Accurately articulated digital models are important in orthognathic surgery planning. However, cone-beam computed tomography images do not provide enough surface detail of the teeth to be used to establish occlusion and fabricate surgical splints. Digital models provide accurate representations of occlusal surfaces and must be integrated into cone-beam computed tomography images for a complete and accurate representation. Digital models used for orthognathic planning and production of surgical splints have been shown to be successful except when there were errors in the digital mounting process that may be related to errors in the interocclusal recording process. If the interocclusal registration is not stable or accurate, it is impossible to achieve an accurate surgical splint.
When plaster models are articulated by hand, maximum intercuspation is established quickly and accurately with tactile feedback. In contrast, establishing maximum intercuspation with digital models is much more challenging. Without tactile feedback, models must be articulated visually. Many digital model-viewing programs, including the one used in this study, lack collision constraints, meaning that the separate 3D images of the maxillary and mandibular arches can continue to move through one another after contact is established. Digital models can be successfully aligned to produce contacts equivalent to those marked on plaster models. One method is to align the models manually using visual cues. However, visual alignment of digital models is time-consuming, frequently taking hours. Digital models can also be articulated by identifying paired contact points on opposing models, but identifying points can be inaccurate, especially in malocclusions. Chang et al, Chun et al, and Xia et al developed a 2-step method to articulate digital models, initially using a point-matching algorithm to align the maxillary and mandibular dental curves and then refining the occlusion using a surface-based minimum-distance mapping algorithm with collision constraints. Although their method has been validated, not all model-viewing softwares are programmed with this algorithm. Another method for articulating digital models is to scan the maxillary and mandibular plaster models in articulation to obtain an occlusion scan and use best-fit algorithms to align the models with the occlusion scan. Finally, the technique applied by the software in this study used a scanned image of an interocclusal record. Points on the models are identified and matched to points on the interocclusal record, and then a best-fit algorithm aligns the models to the registration. The advantage of using an interocclusal record is that it is easily made and provides an efficient guide for articulating the maxillary and mandibular models. Polyvinyl siloxane (PVS) interocclusal records have successfully been used to accurately articulate digital models. In contrast, wax interocclusal records have led to inaccurate representations of interarch relationships.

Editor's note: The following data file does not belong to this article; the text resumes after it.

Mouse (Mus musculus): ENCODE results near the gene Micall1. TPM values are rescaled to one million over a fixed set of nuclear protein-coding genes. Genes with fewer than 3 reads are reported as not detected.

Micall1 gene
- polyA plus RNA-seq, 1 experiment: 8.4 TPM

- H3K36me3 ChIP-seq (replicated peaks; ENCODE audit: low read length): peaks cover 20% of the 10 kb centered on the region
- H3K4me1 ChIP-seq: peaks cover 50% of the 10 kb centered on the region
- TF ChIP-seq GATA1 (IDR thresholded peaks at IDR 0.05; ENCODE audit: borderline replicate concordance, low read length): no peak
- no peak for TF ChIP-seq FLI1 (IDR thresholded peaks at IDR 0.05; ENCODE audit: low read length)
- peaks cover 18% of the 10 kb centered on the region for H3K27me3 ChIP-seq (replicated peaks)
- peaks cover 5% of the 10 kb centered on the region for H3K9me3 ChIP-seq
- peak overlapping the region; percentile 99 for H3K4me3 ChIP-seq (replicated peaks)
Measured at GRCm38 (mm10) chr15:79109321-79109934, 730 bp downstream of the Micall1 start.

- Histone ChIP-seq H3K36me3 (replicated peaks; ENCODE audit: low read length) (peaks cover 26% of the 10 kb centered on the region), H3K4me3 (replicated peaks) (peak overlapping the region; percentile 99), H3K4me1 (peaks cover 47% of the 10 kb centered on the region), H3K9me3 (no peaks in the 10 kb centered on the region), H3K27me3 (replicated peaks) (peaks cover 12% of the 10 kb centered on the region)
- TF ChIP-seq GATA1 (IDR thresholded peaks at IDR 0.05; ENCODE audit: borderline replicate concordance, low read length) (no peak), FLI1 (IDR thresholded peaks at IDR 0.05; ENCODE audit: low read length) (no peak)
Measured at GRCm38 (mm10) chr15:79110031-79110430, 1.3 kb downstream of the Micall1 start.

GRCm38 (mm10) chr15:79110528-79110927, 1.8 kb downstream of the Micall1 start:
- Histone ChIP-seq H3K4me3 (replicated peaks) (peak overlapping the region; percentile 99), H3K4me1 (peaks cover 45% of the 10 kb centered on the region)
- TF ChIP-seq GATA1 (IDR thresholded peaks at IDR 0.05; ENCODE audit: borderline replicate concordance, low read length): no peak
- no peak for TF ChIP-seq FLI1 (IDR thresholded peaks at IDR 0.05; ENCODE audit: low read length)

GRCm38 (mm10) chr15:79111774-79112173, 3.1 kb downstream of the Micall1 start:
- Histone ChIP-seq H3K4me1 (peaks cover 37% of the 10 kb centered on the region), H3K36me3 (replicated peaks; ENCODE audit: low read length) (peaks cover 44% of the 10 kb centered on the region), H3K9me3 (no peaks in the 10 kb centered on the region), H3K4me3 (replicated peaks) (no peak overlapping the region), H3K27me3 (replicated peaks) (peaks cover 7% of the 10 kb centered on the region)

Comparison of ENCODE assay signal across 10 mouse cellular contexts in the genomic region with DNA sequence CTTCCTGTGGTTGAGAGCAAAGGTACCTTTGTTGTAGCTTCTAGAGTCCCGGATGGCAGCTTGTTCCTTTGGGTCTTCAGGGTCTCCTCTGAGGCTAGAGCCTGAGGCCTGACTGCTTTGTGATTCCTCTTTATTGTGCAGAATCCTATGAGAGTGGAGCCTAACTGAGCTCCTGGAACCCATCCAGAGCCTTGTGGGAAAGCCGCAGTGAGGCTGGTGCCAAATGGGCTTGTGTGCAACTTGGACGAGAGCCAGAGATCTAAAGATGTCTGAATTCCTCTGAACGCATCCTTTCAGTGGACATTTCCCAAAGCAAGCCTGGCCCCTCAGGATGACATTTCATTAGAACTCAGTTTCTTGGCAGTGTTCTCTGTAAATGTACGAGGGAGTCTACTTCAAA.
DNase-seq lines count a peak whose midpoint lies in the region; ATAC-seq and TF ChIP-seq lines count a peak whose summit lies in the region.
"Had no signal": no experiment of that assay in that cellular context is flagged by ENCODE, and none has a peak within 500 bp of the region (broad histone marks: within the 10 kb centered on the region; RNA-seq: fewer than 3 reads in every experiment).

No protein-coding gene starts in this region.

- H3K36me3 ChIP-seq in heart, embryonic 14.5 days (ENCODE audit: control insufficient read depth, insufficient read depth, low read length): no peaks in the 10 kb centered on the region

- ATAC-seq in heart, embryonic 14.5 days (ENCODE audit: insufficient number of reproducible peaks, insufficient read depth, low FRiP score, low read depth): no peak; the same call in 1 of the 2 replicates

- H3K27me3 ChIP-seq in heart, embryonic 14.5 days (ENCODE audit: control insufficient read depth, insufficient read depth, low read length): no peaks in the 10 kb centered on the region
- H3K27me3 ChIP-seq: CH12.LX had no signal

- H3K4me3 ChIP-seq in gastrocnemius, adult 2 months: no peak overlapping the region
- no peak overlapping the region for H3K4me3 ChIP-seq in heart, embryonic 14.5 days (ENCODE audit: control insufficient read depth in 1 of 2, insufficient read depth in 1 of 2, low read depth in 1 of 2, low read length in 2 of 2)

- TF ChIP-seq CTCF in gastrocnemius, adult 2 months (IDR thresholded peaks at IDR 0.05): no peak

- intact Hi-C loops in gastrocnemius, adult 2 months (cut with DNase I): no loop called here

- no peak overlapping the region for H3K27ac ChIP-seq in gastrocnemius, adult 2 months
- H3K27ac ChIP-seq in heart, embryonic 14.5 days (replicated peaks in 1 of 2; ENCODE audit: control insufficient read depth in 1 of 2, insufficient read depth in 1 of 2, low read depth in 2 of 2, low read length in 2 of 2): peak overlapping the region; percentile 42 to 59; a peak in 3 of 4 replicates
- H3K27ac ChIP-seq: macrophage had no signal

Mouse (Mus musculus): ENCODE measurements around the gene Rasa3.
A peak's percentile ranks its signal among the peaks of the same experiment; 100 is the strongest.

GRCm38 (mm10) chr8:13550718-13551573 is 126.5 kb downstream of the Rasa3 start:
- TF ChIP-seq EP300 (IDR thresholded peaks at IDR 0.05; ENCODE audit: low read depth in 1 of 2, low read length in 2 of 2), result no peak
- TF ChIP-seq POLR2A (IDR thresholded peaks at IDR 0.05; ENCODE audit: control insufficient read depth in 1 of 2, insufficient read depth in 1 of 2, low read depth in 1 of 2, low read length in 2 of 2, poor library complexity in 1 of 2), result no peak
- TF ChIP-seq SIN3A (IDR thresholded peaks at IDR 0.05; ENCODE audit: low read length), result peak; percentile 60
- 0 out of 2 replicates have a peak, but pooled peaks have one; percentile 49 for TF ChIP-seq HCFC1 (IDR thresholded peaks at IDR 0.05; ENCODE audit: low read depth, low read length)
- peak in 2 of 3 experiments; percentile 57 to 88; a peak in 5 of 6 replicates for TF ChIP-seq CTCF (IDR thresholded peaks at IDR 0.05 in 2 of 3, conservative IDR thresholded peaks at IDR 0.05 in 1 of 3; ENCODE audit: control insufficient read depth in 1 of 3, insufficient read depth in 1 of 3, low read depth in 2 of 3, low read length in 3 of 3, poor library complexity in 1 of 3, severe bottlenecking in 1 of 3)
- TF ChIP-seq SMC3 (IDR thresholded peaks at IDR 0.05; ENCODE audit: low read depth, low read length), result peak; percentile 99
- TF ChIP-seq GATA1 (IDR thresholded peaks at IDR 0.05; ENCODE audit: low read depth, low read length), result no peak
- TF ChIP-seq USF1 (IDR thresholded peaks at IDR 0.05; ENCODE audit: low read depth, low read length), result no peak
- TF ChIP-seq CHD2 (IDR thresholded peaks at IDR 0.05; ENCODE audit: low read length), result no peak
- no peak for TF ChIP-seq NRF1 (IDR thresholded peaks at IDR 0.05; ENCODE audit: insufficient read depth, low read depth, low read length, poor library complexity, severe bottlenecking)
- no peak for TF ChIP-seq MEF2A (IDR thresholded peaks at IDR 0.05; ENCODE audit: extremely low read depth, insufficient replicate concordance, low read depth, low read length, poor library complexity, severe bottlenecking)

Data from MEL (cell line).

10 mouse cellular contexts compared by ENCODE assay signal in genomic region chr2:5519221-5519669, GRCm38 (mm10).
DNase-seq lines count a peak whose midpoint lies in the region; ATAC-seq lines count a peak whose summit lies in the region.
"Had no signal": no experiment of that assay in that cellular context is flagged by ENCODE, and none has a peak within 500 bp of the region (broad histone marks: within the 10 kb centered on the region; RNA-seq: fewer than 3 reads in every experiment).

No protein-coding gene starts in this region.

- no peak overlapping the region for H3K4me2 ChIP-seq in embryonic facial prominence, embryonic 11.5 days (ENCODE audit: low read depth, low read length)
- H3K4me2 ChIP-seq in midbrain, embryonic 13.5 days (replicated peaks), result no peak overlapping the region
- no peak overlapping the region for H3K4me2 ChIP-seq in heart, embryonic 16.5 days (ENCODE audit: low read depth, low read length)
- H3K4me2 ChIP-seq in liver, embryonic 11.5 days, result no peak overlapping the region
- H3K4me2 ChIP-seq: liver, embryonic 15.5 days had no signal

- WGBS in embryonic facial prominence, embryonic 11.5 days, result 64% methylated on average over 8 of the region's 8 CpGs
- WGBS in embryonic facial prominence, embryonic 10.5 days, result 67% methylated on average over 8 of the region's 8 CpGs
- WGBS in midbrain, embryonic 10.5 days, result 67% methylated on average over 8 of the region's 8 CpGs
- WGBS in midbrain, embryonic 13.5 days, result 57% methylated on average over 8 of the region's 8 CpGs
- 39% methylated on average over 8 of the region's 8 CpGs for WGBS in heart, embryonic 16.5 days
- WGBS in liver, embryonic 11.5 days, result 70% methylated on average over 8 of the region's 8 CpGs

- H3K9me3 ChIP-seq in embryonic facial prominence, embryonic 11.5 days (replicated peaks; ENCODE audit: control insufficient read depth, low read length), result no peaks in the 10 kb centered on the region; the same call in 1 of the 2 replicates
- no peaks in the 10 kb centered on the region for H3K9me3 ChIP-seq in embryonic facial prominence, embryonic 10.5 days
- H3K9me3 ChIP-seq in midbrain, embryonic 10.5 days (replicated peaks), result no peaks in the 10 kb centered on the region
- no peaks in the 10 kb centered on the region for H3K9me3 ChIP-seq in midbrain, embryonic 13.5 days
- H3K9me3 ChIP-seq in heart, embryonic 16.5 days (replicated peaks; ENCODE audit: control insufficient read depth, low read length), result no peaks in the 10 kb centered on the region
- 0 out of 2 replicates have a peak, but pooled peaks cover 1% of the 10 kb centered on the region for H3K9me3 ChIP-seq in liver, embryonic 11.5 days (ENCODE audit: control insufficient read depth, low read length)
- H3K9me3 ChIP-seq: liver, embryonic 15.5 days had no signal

Several studies have evaluated which type of interocclusal record material most accurately articulates plaster casts, but no studies have evaluated which material is best for articulating digital models. The objectives of this study were to evaluate different types of interocclusal record material and to determine which material is optimized for laser scanning, and which most accurately articulates digital models.
Material and methods
A plastic typodont (005-000; American Orthodontics, Sheboygan, Wis) was modified using a US No. 1/2 round bur to make semicircular indentations at 12 points near the gingival margins of the maxillary and mandibular first molars, canines, and central incisors. The locations are shown in Figure 1 . The typodont was then digitized using an Ortho Insight 3D laser surface scanner (Motion View Software, Chattanooga, Tenn). The digital models were inspected to ensure that indentations were captured during the scanning process. The typodont was then mounted in a semiadjustable articulator (Panadent, Colton, Calif) in maximum intercuspal position. The distance between corresponding interarch markers was measured using digital calipers (ProDent USA, New Brunswick, NJ). The measurements were repeated 10 times, and the mean distance for each of the 6 measurements was used as the gold standard.